"One theory making the rounds is that Kroenke is pulling the power play as a ploy to get Khan to offer him more money for the 40 percent share," Miklasz wrote nearly a week ago. "But I talked to enough people in the know Monday night who insist that this is no game -- and that Kroenke genuinely wants to gain 100 percent control of the Rams and he believes there is a way to get it done with the NFL."

Daniel Kaplan's subsequent report for Sports Business Journal suggests it might be a ploy after all. The report, hidden behind a pay wall, would explain how Kroenke could make his ownership bid without worrying about cross-ownership rules that could affect his ownership of the NBA and NHL teams in Denver.

The involved parties have kept their public comments to a minimum. Uncertainty surrounding the Rams makes it tougher for the organization to credibly connect with St. Louis. That makes it tougher to sell tickets.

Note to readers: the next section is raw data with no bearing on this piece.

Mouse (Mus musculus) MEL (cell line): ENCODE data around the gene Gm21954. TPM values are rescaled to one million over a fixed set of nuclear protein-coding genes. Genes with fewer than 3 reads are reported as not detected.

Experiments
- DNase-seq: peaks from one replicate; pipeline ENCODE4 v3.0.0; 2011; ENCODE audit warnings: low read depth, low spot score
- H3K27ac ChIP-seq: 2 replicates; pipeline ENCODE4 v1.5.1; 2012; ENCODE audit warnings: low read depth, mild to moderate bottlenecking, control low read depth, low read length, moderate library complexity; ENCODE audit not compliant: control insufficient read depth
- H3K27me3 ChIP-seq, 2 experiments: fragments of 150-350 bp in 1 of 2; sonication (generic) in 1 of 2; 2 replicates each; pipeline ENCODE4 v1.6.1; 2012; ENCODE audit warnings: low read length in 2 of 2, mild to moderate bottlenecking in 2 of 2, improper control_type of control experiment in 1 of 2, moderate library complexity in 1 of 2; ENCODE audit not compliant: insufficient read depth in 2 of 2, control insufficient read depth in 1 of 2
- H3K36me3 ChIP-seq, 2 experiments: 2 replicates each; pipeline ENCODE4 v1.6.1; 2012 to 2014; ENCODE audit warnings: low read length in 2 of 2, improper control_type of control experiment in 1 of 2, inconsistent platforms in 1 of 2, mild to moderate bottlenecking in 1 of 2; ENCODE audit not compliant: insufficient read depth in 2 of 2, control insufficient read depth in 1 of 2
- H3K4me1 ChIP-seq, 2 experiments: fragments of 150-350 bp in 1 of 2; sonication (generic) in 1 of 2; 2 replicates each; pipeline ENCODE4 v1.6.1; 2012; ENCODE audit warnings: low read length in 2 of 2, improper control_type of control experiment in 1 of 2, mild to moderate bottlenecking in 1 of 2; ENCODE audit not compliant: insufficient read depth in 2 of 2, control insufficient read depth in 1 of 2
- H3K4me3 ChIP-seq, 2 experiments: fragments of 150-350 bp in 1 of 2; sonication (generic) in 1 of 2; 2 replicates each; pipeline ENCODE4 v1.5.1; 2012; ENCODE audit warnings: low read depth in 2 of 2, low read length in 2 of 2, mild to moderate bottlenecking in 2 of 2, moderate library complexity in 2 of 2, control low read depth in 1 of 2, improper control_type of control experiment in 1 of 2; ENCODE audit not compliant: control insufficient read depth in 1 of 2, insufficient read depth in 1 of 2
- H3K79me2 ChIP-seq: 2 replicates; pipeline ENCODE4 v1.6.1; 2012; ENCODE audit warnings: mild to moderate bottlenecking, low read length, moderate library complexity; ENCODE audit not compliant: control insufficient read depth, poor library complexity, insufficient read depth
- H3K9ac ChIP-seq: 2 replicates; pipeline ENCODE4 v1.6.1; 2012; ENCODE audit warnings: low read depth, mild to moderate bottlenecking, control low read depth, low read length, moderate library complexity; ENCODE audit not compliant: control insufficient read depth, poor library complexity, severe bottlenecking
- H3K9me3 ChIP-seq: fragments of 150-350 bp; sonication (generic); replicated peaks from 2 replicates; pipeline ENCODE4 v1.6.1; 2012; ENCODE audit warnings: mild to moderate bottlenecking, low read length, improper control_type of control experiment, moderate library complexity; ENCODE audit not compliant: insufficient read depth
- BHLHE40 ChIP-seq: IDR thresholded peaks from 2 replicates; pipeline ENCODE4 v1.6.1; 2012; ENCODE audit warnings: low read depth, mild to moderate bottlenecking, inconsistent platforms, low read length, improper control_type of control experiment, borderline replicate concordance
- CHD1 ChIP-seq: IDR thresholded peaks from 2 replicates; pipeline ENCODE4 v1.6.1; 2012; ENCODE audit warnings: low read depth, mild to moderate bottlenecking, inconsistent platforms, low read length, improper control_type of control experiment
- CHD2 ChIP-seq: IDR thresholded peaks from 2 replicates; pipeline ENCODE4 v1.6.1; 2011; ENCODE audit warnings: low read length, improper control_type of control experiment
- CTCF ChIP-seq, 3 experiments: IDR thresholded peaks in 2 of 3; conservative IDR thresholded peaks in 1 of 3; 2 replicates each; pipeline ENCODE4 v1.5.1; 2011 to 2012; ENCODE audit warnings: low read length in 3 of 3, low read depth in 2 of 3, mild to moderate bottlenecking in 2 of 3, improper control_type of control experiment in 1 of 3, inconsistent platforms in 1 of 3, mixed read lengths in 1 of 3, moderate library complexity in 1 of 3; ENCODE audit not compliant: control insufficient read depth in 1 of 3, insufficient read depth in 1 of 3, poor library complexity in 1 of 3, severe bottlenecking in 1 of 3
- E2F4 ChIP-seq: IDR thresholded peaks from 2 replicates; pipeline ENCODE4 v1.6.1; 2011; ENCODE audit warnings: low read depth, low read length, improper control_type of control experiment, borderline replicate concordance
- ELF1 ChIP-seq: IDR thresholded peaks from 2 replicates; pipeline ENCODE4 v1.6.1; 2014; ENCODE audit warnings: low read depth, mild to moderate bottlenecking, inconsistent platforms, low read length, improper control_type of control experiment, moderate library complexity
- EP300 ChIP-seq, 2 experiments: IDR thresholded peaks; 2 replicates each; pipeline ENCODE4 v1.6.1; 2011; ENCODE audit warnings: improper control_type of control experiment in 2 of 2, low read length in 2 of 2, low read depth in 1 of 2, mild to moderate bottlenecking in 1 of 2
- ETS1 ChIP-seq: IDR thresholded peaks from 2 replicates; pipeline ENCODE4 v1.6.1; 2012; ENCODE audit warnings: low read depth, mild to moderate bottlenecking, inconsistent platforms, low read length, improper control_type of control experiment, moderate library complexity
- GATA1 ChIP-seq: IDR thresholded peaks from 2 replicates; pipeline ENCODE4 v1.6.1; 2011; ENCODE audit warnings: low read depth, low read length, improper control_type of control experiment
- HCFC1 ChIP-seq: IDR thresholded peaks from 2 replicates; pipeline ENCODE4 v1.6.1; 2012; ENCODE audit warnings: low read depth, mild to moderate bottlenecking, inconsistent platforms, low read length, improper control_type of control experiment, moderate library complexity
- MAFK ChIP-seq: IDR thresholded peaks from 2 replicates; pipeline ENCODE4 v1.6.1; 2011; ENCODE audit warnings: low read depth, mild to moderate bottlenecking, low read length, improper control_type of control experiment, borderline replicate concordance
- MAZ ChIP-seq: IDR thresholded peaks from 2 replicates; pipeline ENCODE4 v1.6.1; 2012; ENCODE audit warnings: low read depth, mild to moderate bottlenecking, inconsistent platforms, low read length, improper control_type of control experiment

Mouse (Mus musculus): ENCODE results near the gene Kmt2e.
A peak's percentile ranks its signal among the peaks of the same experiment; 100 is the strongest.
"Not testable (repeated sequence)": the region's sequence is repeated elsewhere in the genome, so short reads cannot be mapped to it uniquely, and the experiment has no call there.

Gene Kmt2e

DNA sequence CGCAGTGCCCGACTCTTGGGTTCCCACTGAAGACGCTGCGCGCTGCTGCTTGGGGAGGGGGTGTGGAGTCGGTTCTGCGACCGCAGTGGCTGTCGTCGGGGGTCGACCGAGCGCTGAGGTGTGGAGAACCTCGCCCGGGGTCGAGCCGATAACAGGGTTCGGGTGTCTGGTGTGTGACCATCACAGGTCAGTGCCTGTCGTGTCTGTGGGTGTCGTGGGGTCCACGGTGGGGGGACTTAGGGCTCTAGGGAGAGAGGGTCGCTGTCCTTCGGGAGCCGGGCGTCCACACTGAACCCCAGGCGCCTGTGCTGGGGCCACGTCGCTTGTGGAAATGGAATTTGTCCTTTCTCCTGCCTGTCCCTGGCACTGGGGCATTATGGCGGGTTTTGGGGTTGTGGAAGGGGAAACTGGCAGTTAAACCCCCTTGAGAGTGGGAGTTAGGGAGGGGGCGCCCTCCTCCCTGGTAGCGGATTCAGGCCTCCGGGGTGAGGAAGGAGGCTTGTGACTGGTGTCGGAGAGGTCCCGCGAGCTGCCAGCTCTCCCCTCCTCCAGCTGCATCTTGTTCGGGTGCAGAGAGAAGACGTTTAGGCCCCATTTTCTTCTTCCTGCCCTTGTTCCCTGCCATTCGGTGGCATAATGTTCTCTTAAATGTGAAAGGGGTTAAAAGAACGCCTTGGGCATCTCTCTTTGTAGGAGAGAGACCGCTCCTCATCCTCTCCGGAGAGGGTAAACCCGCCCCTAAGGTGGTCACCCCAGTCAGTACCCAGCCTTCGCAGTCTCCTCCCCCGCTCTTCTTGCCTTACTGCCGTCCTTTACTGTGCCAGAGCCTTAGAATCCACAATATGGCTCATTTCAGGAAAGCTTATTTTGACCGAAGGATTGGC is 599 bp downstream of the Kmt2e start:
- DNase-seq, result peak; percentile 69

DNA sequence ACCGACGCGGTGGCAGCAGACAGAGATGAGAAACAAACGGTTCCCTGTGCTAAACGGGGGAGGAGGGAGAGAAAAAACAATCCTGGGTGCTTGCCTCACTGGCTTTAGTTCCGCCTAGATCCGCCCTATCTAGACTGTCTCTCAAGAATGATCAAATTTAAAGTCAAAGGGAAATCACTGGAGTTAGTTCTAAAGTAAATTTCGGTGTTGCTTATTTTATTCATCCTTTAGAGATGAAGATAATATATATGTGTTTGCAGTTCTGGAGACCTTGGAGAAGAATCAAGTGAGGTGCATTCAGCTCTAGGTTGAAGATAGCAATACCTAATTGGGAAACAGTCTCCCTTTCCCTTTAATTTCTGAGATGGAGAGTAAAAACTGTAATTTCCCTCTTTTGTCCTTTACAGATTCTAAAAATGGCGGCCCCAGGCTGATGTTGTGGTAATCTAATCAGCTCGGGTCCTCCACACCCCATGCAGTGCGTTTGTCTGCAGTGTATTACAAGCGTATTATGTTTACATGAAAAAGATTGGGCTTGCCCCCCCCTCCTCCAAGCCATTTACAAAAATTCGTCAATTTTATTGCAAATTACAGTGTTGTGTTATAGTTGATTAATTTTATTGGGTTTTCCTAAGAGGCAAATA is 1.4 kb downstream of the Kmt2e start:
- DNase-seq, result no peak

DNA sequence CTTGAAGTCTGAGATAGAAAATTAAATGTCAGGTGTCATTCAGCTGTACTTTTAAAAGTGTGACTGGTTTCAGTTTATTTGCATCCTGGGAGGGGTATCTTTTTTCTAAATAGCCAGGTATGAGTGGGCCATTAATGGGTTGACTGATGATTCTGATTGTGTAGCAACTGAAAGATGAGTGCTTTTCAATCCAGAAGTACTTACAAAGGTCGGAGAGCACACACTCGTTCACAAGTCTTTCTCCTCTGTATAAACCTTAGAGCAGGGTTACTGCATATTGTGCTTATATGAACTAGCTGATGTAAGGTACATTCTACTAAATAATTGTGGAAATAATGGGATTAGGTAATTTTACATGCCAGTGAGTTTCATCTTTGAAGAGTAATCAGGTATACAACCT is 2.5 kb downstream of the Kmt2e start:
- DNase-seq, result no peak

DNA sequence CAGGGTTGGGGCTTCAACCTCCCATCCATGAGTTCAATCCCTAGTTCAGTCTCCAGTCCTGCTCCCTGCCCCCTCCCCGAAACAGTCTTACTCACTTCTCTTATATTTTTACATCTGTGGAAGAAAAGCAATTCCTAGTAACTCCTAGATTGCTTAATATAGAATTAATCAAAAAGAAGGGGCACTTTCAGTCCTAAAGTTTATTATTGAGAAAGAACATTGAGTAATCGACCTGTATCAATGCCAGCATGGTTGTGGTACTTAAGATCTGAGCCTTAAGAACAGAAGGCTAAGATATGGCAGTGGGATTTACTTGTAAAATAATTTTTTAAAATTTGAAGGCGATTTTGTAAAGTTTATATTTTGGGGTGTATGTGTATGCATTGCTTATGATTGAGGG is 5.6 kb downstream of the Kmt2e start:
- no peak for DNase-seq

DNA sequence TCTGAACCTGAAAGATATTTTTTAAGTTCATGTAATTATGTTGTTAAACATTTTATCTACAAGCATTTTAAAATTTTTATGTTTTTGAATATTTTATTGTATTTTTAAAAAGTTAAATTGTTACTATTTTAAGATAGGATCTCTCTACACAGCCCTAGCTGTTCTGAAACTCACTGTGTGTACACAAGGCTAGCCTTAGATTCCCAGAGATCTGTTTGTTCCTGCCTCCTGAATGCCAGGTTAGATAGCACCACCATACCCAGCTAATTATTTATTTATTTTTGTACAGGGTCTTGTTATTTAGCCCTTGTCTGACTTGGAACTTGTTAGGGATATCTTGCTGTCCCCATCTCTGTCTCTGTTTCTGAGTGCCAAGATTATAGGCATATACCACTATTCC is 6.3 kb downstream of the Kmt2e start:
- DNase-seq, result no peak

Update: More from Miklasz.

Kroenke bids to buy rest of Rams

April, 12, 2010
Shahid Khan's bid to buy 60 percent of the Rams was on shakier ground than anyone might have realized.

The assumption had been that Khan would need approval from three-fourths of NFL majority owners to buy out the 60 percent stake held by Chip Rosenbloom and Lucia Rodriguez. Rams minority owner Stan Kroenke short-circuited those efforts by exercising his option to purchase that 60 percent. Kroenke already owns the remaining 40 percent, so he would own the Rams in full if successful in his bid.

That would leave Khan on the outside.